The President Michael D Higgins has said that in re-electing him for a second term voters have chosen hope over "any exploitation of division or fear" and promised to be a president for "all the people".
Speaking in Dublin Castle after his re-election on the first count was confirmed, Mr Higgins said the Republic was in “a time of transformation” and he pointed to a “momentum for empathy, compassion, inclusion and solidarity which must be recognised and celebrated”.
He acknowledged “the offer of public service that my fellow candidates have made in standing for this important role as president of Ireland” and said had been “deeply moved” by all the support he has got across party lines.
“Over the next seven years, I will represent your voice, Ireland’s voice, as we face challenges that are not local,” he said.
Mr Higgins received 822,566 votes, 56 per cent of the total poll to secure another seven years in Áras an Uachtaráin. It is the highest vote ever in any of the eight presidential elections in the history of the State.
Independent candidate Peter Casey polled surprisingly well, taking 23 per cent of votes.
Businessman Seán Gallagher, who 29 per cent of voters backed in 2011, performed poorly, receiving 6.5 per cent of votes.
Sinn Féin MEP Liadh Ní Riada was fourth on 6.4 per cent, with Senator Joan Freeman on 6 per cent. The third of the Dragons' Den panellists Gavin Duffy finished last on 2 per cent.
Turnout in the presidential referendum was just 44 per cent, making it one of the lowest since the office was introduced.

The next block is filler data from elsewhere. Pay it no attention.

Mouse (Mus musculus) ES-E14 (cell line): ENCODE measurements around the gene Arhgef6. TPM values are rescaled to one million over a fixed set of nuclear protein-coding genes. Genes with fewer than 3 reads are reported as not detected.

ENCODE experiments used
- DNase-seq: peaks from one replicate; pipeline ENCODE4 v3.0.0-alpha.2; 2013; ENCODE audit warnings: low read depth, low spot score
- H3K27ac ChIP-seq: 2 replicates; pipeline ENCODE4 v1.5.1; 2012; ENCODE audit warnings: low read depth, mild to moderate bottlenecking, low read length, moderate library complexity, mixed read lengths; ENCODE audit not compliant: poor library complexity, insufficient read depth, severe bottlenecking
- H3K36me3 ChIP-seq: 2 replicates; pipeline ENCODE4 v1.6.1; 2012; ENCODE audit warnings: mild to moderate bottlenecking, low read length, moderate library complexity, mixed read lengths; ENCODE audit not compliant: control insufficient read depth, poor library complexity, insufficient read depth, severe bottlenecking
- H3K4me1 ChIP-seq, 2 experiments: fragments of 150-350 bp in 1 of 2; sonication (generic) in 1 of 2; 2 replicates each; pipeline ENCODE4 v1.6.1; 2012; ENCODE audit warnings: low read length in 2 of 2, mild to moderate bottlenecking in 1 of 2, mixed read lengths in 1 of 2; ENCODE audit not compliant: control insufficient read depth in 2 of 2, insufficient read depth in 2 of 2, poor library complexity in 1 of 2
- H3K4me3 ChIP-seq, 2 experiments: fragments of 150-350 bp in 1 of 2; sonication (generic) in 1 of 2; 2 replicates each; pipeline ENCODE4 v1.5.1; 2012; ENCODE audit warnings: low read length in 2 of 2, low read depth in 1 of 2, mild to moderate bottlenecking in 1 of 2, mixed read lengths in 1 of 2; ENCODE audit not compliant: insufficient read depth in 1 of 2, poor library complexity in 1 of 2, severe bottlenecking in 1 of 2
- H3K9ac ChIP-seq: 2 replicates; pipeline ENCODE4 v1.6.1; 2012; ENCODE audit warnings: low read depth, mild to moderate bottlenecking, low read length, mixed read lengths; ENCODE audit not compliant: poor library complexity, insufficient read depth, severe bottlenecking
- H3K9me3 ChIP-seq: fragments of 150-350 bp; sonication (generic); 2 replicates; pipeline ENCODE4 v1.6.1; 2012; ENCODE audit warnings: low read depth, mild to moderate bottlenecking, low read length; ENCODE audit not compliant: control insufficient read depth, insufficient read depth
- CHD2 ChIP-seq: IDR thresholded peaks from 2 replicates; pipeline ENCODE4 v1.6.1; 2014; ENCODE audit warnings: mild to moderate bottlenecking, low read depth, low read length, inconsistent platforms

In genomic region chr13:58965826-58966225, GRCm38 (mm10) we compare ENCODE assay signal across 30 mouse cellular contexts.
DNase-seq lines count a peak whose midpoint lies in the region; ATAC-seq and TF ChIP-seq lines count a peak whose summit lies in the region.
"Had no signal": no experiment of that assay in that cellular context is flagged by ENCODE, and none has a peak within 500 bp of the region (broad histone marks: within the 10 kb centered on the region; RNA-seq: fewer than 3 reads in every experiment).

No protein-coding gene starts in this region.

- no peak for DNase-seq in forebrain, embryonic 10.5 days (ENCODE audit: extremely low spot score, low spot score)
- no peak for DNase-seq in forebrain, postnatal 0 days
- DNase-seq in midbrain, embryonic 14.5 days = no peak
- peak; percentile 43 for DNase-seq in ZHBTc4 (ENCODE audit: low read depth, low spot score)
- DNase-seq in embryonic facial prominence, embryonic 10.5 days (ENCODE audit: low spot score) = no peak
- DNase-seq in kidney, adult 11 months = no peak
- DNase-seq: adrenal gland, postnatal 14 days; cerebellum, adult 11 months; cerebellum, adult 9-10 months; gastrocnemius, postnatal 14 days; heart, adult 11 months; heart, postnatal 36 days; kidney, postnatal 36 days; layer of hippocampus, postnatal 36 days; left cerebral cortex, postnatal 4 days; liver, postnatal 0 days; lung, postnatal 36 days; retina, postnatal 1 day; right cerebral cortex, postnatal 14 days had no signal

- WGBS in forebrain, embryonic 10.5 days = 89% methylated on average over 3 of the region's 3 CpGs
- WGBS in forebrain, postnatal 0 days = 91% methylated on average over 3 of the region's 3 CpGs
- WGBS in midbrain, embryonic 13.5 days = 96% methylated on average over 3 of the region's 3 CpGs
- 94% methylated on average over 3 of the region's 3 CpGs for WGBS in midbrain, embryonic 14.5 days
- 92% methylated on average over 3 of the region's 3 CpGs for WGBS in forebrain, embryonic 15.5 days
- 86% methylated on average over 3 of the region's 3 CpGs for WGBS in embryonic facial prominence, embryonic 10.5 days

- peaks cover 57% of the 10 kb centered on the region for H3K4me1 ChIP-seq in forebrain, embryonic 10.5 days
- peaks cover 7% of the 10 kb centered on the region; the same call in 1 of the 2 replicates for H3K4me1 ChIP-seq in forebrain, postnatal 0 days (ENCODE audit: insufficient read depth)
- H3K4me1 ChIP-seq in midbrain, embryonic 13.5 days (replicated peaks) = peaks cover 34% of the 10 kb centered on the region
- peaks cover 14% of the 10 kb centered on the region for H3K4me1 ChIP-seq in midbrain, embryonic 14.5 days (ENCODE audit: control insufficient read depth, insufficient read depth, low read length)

Mr Higgins won in all constituencies with Mr Casey running him closest in Donegal with fewer than 3,000 votes between them.
Mr Duffy received just 203 votes in Dublin Central, about 1 per cent of the vote.
Taoiseach Leo Varadkar lauded Mr Higgins on a historic victory saying he was very happy with the outcome.
Voters also supported the proposal to remove the offence of blasphemy from the Constitution.
Results officially announced on Saturday evening showed 65 per cent of voters were in favour, with 35 per cent against.
A total of 951,650 people voted in favour of the proposal, with 515,808 voting against it.
Voters were asked whether the word blasphemy should be removed from Article 40.6.1.i . The article bans “the publication or utterance of blasphemous, seditious, or indecent matter”, offences “which shall be punishable in accordance with law”.
The result was closest in Donegal, with 51.53 per cent in favour of removal and 48.47 per cent against.
The highest Yes vote was in Dublin Bay South where 76.5 per cent of people voted to remove the blasphemy offence.